If a person finds a lump, or changes in their body they should seek medical attention. Cancer can cause a number of different symptoms, from fatigue to back pain to unexplained weight loss symptoms. Doctors conduct a physical exam or test blood, urine or bodily fluids to find out what is causing the symptoms. Imaging procedures such as ultrasounds, CAT scans, MRI’S and biopsies can also help identify the presence of a tumour.
If a cancer is found, the doctor will run another set of tests to determine how aggressive the tumor growth is exactly and what stage it is. Stage (expressed in numbers 0 to 4) refers to the extent of the cancer and is based on the size of the tumour and if it has spread to other parts of the body. Once the doctor understands their stage of the cancer, he or she can discuss appropriate treatment options.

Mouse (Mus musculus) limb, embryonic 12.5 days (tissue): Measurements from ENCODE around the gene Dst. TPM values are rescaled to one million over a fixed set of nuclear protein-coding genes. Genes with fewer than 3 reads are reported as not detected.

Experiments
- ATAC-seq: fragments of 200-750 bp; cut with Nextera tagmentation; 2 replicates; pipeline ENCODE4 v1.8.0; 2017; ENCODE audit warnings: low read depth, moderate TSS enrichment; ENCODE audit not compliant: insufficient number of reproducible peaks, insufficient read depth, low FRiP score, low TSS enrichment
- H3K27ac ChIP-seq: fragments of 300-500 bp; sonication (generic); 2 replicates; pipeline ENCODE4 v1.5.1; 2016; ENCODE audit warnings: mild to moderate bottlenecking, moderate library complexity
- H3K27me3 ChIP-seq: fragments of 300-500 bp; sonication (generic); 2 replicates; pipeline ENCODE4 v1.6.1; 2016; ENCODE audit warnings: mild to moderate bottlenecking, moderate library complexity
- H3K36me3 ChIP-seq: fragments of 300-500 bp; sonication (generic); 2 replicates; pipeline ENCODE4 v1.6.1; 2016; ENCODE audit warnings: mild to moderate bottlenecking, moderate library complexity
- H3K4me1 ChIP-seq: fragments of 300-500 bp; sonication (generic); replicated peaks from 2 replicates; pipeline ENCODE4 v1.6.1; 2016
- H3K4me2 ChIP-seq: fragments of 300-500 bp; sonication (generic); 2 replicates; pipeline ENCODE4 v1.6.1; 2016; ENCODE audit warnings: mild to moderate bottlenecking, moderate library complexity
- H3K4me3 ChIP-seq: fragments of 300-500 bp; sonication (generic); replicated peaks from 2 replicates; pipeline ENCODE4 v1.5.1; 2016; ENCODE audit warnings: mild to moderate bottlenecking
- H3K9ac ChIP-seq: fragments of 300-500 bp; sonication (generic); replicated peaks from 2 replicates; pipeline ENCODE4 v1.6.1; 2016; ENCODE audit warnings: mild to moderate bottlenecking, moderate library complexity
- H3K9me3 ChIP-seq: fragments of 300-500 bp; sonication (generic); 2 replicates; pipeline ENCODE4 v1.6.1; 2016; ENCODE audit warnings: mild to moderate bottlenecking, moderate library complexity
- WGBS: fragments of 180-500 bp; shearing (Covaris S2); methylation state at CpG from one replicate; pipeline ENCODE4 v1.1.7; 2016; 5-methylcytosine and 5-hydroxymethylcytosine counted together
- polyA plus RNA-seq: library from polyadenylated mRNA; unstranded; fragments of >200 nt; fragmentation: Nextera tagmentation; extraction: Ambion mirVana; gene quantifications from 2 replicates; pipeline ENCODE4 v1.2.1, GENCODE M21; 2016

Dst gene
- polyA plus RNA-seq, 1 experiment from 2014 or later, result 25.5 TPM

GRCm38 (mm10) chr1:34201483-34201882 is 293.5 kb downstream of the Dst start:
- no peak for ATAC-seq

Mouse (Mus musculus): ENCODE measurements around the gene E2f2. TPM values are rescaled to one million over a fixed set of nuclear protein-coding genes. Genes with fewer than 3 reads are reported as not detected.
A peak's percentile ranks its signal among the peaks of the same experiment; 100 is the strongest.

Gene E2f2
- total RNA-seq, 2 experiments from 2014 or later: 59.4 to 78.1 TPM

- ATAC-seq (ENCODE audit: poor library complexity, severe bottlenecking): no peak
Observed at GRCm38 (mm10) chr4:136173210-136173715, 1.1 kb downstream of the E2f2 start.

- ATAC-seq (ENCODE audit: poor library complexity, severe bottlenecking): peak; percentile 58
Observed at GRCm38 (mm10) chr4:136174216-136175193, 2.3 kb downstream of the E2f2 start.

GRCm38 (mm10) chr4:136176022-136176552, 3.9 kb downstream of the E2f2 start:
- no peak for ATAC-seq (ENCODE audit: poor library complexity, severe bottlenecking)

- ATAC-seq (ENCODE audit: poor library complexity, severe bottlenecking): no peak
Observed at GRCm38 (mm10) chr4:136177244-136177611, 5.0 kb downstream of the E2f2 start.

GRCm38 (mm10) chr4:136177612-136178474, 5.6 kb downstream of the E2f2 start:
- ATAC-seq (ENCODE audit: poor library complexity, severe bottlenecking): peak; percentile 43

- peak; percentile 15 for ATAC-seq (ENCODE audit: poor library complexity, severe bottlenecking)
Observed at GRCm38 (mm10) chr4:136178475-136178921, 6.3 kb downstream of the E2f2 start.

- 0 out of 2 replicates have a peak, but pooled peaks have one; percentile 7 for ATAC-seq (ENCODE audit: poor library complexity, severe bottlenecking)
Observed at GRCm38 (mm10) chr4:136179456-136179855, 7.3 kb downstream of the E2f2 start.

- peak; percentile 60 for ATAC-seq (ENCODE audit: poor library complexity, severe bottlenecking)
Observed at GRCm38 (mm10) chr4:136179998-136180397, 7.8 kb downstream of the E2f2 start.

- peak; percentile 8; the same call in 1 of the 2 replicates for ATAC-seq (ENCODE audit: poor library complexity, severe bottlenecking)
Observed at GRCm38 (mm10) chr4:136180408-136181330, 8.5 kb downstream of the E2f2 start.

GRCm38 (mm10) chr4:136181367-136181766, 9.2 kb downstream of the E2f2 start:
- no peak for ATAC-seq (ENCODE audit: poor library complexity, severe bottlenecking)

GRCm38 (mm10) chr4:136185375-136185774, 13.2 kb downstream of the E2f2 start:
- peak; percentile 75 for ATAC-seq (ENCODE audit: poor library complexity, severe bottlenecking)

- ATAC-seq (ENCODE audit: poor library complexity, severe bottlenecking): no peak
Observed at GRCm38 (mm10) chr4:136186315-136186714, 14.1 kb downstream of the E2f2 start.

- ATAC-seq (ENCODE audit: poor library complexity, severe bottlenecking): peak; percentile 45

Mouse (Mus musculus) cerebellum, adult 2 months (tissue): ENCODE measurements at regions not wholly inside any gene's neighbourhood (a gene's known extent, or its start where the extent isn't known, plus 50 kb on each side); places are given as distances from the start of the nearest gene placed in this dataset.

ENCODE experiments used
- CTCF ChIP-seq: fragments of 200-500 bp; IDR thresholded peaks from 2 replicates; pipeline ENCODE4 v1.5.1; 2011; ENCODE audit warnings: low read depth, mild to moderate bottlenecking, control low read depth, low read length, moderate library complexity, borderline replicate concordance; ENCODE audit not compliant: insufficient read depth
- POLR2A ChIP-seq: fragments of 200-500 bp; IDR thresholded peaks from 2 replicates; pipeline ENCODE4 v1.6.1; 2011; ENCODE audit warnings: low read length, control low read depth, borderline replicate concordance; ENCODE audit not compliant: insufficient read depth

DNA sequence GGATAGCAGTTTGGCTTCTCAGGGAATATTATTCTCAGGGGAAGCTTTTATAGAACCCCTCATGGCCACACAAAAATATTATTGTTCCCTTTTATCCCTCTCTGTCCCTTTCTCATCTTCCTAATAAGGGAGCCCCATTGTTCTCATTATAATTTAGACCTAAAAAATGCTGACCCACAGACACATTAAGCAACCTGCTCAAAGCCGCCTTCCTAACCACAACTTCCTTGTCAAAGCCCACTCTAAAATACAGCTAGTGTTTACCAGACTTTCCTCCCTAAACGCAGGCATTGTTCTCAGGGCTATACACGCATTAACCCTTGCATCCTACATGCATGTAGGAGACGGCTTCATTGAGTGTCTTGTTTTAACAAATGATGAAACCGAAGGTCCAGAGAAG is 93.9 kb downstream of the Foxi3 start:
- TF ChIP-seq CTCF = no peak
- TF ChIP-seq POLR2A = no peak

Tumour cells have formed in one location but have not invaded the surrounding tissue.
Cancer is limited to the location where it began or may have spread to nearby tissue (localized spread).
Cancer has spread further into nearby tissue or to the regional lymph nodes (the lymph nodes closest to the tumour). This is referred to as regional spreading.
This is the metastatic stage where cancer has spread to other parts of the body such as lungs, bone and brain. The cancer is considered chronic. Treatment, usually chemotherapy or immunotherapy will be administered to prolong life.
This is the when the cancer is no longer responding to any treatment. A focus on quality of life is the priority here, and includes managing pain and keeping the patient comfortable.